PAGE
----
Bill Honoring Fallen Utah Officer Would Fix ‘Loophole’ That Let Killers Out Of Jail Early
Jan 28, 2021, 7:00 PM | Updated: 8:44 pm
SALT LAKE CITY, Utah – A new bill in honor of fallen West Valley City police officer Cody Brotherson would close a legal loophole that allowed his convicted killers to be released from prison early.
The juvenile killers were released in July after serving four years of a life sentence.
The teens basically got a get-out-of-jail-free card by assaulting someone in a juvenile lock up.
"Cody's case is going to make history & it's going to forever be written in the books, Cody would be very proud of that." Jenny Brotherson, Officer Cody Brotherson's mom, on a new bill to close the loophole that gave his killers a "get out of jail free card." Story on @KSL5TV pic.twitter.com/OTI5xMulot
— Garna Mejia KSL (@GarnaMejiaKSL) January 29, 2021
They were convicted for that assault and kicked into the adult system, where they got a shorter sentence.
HB0067 would require those in the juvenile justice system to finish serving their sentence before being transferred into the adult system if they pick up additional charges.
Brotherson’s legacy is stamped into the heart of the city that watched him grow and live his dreams. Inside his mother’s home, the walls are covered with tributes.
For all the plaques and medals, nothing means more to his family than a piece of paper in the hands of the legislature.
Jenny Brotherson, the fallen officer’s mother, said, “It will be something that is written down and in the book and Cody would be very proud of that.”
She is one step closer to seeing HB0067 come to life.
“It was the best day yesterday,” Brotherson said. “It was so exciting to keep hearing everybody say ‘yes, yes, yes.’”
She said, “The bill would essentially close — I’m going to call a loophole.”
In Cody Brotherson’s case, two of the three teens convicted in his death were back on the streets years ahead of the judge’s recommendation to hold them “as long as possible,” which would be until they turned 21 years old.
“So specifically, in Cody’s case, that would have kept one of them in there three more years, the other one two more years since he is older,” Jenny Brotherson said.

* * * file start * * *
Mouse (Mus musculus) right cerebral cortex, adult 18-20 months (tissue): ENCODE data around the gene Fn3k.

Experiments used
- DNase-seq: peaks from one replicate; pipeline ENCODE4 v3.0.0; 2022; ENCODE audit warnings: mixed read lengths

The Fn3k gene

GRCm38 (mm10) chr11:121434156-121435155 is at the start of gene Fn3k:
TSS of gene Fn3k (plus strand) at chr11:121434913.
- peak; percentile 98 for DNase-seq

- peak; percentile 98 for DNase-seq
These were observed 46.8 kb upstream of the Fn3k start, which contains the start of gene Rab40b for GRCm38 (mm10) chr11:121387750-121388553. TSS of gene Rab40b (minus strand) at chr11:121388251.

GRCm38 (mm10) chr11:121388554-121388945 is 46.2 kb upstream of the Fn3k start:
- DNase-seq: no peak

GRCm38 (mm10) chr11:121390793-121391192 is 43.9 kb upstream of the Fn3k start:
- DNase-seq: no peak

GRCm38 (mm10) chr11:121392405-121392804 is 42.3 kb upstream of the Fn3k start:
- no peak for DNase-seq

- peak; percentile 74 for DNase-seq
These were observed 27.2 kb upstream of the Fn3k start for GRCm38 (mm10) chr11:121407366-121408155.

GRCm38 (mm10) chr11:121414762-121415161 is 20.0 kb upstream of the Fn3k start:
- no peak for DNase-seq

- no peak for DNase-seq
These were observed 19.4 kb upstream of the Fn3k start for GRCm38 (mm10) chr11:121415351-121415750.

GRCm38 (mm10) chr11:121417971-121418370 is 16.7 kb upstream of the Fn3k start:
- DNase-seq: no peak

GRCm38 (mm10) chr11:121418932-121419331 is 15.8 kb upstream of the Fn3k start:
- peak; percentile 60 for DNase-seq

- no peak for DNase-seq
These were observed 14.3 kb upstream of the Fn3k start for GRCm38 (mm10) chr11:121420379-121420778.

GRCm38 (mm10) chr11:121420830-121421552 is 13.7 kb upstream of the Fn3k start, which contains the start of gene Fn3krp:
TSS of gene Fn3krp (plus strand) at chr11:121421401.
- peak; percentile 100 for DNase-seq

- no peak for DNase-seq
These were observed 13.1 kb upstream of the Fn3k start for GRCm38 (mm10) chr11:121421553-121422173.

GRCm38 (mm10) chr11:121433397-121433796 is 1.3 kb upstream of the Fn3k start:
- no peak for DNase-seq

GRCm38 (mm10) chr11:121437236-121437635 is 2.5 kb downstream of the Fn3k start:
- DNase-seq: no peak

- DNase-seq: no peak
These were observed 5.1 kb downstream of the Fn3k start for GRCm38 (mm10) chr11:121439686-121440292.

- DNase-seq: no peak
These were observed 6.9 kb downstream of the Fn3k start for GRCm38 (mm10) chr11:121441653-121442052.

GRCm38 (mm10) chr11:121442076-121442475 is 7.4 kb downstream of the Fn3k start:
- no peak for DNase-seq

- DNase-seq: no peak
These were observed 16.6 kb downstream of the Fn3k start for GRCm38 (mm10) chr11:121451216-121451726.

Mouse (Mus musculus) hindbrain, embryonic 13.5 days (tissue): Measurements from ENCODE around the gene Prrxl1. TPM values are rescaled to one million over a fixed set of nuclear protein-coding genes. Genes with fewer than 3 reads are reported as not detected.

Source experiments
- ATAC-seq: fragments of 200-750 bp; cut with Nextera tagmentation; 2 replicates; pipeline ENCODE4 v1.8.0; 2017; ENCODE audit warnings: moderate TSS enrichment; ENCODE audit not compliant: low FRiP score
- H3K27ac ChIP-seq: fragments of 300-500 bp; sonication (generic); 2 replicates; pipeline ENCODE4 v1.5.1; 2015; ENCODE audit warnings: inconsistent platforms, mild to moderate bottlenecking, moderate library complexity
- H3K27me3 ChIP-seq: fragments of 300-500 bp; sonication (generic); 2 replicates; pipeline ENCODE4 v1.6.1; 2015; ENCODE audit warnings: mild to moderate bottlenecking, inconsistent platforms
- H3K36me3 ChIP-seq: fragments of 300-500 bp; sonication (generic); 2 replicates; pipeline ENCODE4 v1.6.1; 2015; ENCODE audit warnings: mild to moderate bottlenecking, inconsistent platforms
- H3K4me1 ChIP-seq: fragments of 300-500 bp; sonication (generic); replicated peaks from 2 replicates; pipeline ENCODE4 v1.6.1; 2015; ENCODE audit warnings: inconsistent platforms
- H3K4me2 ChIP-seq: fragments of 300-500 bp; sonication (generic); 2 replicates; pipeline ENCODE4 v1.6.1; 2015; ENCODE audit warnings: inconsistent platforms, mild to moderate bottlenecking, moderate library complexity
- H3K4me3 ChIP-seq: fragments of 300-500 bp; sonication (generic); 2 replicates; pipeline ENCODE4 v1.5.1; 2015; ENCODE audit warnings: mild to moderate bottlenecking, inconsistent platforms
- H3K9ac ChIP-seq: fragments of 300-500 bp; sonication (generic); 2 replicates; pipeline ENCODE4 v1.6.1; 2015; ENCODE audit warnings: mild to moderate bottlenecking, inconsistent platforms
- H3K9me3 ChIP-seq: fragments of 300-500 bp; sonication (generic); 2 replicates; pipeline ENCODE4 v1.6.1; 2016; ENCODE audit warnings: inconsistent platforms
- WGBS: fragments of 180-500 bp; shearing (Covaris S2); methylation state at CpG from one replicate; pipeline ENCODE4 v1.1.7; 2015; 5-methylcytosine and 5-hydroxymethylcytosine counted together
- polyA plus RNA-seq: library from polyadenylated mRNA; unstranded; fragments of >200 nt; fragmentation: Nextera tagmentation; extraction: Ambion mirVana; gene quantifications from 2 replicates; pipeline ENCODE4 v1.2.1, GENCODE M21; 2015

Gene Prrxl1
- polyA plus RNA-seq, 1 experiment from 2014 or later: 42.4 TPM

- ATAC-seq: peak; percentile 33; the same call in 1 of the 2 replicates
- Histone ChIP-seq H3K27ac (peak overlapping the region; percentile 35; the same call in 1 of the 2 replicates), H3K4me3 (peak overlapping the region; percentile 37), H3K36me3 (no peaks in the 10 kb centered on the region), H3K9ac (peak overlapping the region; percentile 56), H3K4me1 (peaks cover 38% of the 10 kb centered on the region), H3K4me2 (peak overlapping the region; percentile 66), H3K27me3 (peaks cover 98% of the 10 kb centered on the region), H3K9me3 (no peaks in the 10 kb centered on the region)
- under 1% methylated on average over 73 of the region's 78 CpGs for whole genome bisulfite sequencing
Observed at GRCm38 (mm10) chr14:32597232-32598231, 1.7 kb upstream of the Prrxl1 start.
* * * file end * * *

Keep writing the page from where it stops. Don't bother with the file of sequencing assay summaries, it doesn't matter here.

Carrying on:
The teens, 18-year-old Lawrence Boggs and 19-year-old Christopher Boggs, ended up serving a shorter time after being transferred out of the Division of Juvenile Justice Services and into the adult correctional system for separate assault incidents that happened while in juvenile detention.
“They committed an assault, another violent crime, and got rewarded by being put in the adult system and getting out years earlier than they would have,” Brotherson added.
To add insult to injury, the teens were linked to criminal activity shortly after their release.
“It was less than a month,” Brotherson said.
Lawrence Boggs was involved in two shootings and was critically wounded in the second. Christopher Boggs was with Lawrence Boggs during the second incident on July 13, when he was driving a stolen vehicle suspected to be involved in the shooting.
Christopher Boggs was charged with a second-degree felony of stolen property and reckless driving.
“And again, they would not have been out on the street had they been serving out their sentence for Cody’s murder,” Brotherson said.
She hopes her son’s legacy will live on through bills like this one.
“Cody went into police work because he wanted to protect the community,” she said. “And with these changes, the community is protected.”
With approval from the House Judiciary Committee, the bill will move on to the house floor.
Meanwhile, Cody Brotherson’s killers are back in the court system. Christopher Boggs is in custody at the Salt Lake County Jail waiting for sentencing in his involvement in the July 13 shooting.